Wherethe pH of the mixture is above about 9.5, itmay In one preferred embodiment the soluble phosphate which is added to the gelatin solution is orthophosphoric acid, and preferably this addition will be effected simultaneously with appropriate amounts of ammonium chloride and magnesium chloride; preferably the molecular ratio of these three components will be controlled so that it willbe as follows: 1.3 parts by weight of H PO to 1 part by weight of NH Cl to 3.15 parts by weight of MgCl .6H O, but the ratio may vary somewhat from this preferred ratio. When the invention is carried out in accordance with this embodiment, it is preferred to adjust the pH to about 9, preferably 9.15, this being effected by addition of ammonium hydroxide. Under these conditions there may be formed a precipitate of magnesium ammonium phosphate-MgNH PO The temperature at which the fining process is carried out is preferably in a range of to 140 F., most preferably F. The time of the process is dependent to an extent on the temperature maintained, but ordinarily 15 to 30 minutes is all that is required.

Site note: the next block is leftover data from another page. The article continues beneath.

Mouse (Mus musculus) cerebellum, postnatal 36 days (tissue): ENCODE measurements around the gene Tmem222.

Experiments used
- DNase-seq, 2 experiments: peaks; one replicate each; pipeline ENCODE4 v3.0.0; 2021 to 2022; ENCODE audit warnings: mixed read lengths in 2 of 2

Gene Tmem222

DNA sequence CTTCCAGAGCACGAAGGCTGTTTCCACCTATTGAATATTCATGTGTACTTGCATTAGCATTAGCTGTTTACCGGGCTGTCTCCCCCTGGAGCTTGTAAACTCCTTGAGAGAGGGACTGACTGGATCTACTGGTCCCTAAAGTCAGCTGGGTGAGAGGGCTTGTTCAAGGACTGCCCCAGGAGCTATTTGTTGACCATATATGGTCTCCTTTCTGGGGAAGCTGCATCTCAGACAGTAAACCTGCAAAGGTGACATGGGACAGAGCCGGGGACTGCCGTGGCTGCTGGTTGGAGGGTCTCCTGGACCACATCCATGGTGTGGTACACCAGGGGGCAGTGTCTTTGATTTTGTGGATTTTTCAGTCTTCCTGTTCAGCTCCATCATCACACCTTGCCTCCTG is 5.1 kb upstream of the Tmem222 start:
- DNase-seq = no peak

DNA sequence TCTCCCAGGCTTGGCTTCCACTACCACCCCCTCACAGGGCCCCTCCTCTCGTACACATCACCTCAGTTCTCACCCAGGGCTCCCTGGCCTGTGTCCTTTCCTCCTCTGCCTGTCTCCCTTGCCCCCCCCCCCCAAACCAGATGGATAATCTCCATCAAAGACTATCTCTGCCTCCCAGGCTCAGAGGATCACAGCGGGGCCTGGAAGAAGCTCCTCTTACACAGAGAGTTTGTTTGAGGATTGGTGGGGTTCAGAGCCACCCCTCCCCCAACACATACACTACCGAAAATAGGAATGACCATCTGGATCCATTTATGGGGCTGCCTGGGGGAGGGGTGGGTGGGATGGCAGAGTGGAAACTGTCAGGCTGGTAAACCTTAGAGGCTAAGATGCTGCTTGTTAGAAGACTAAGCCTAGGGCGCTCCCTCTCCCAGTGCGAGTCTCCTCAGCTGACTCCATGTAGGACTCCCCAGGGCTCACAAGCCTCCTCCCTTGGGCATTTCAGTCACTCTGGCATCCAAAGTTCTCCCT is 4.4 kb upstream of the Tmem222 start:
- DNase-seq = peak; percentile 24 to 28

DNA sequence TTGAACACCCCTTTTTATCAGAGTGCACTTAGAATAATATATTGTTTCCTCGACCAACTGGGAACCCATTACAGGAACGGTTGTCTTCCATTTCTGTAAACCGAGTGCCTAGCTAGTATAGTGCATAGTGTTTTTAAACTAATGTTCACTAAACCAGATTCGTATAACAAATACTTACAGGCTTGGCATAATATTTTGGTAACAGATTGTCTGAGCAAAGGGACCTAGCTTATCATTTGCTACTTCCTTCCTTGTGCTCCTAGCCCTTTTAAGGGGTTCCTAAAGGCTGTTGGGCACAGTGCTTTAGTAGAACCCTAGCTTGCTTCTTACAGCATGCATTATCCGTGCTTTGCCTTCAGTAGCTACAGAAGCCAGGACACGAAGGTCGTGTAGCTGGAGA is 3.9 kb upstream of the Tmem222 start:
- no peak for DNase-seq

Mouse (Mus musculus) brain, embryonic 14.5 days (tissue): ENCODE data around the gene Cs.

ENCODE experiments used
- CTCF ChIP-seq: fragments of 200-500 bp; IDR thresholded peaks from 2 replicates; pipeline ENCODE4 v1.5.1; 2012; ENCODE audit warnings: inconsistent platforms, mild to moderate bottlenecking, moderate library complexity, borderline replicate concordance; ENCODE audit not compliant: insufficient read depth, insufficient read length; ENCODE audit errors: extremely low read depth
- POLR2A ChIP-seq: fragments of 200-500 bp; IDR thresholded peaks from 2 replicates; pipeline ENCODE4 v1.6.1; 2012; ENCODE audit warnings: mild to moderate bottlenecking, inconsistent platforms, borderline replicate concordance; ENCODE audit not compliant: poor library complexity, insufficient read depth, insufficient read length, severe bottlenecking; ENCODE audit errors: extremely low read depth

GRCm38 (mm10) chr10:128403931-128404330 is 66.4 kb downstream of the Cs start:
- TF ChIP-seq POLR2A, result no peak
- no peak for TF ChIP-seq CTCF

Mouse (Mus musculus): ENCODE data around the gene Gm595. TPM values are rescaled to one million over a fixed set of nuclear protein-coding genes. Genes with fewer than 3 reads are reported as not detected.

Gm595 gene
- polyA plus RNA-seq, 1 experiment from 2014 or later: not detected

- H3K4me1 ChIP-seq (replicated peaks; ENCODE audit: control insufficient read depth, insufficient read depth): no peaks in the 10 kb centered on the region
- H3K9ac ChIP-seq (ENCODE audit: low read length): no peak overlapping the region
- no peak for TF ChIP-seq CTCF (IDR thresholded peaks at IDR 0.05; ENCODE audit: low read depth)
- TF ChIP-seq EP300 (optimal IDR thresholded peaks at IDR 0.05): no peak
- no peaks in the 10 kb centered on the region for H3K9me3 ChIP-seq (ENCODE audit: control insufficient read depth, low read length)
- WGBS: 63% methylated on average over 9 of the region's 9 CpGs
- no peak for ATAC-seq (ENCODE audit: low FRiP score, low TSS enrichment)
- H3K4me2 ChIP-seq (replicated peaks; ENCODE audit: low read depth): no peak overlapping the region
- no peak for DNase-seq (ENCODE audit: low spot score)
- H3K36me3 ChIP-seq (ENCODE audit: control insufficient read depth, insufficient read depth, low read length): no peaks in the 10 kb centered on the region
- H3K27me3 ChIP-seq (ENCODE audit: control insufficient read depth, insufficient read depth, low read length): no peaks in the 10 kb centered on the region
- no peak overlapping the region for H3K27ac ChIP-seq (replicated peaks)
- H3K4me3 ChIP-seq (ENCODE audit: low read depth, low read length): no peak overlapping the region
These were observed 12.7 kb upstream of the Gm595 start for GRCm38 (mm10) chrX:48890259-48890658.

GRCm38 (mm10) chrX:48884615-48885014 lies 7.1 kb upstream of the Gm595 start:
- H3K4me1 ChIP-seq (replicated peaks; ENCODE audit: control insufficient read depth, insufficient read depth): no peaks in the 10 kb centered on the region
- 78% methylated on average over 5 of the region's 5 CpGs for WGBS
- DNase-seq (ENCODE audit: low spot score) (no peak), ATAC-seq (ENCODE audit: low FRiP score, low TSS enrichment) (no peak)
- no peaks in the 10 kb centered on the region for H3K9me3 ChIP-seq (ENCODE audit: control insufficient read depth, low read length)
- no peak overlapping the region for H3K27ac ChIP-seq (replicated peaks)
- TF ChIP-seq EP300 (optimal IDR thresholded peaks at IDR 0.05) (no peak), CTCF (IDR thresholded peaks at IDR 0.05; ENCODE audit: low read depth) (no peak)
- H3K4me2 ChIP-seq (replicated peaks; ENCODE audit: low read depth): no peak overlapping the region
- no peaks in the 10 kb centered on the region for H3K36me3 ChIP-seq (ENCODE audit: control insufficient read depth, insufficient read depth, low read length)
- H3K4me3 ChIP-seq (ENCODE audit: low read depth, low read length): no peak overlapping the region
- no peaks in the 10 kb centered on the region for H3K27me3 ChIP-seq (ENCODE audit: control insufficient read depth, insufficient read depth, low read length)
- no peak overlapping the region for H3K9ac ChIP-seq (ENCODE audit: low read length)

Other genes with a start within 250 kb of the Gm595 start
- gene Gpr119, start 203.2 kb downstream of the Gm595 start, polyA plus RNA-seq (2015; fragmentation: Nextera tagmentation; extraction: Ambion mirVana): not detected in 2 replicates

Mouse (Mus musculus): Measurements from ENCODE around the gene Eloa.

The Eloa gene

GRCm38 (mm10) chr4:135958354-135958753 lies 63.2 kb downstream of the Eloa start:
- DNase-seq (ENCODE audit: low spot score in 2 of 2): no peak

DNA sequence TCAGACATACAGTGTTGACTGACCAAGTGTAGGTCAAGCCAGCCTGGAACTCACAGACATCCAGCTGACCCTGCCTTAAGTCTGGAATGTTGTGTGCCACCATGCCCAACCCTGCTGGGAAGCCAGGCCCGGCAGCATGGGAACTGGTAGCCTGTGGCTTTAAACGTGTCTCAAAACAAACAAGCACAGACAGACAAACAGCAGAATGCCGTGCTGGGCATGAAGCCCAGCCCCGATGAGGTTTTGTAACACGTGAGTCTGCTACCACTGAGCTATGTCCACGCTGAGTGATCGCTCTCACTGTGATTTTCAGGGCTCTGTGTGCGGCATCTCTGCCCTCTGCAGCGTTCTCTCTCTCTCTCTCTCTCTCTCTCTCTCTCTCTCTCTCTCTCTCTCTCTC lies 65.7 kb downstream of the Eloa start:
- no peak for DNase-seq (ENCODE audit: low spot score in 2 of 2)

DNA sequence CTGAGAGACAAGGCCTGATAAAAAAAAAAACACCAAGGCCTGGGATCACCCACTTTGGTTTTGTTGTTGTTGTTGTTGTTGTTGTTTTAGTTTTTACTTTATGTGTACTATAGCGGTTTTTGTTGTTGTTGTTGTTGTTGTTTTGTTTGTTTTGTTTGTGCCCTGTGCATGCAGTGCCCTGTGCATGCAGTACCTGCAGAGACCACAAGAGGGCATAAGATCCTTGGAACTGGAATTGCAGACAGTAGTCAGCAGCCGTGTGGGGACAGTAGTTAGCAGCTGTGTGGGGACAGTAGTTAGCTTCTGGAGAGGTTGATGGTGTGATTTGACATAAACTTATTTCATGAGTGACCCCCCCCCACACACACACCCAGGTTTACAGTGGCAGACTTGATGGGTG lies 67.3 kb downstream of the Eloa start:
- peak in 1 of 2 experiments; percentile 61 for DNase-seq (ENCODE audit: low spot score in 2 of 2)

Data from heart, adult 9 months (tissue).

During the practice of this invention, typically as indicated in the embodiments hereinbefore set forth, there is formed in the solution a precipitate of an insoluble salt of the phosphate. In the case of the embodiment last mentioned, the insoluble salt may be magnesium ammonium phosphate. This insoluble salt carries down with it a substantial portion of the heavy metal content of the gelatin solution. It appears that this may be effected by proprecipitation, adsorption, occlusion, or by some other technique.
It may be that the precipitate includes an insoluble phosphate of one or more of the metals contained within the original gelatin. This precipitate also removes metal- 1ic impurities within the solution by coprecipitation, ad-